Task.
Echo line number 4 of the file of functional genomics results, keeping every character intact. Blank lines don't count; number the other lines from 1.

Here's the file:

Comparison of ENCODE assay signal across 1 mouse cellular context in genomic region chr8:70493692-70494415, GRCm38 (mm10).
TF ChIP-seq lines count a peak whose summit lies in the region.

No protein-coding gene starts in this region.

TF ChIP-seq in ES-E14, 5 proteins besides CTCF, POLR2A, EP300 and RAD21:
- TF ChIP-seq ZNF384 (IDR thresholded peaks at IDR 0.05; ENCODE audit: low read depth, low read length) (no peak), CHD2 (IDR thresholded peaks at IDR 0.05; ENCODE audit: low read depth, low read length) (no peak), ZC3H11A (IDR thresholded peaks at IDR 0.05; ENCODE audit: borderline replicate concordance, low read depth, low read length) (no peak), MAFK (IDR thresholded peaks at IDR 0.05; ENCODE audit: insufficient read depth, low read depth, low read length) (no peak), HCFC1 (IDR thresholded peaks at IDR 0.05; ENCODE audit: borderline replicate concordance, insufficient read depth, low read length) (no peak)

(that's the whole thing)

TF ChIP-seq in ES-E14, 5 proteins besides CTCF, POLR2A, EP300 and RAD21: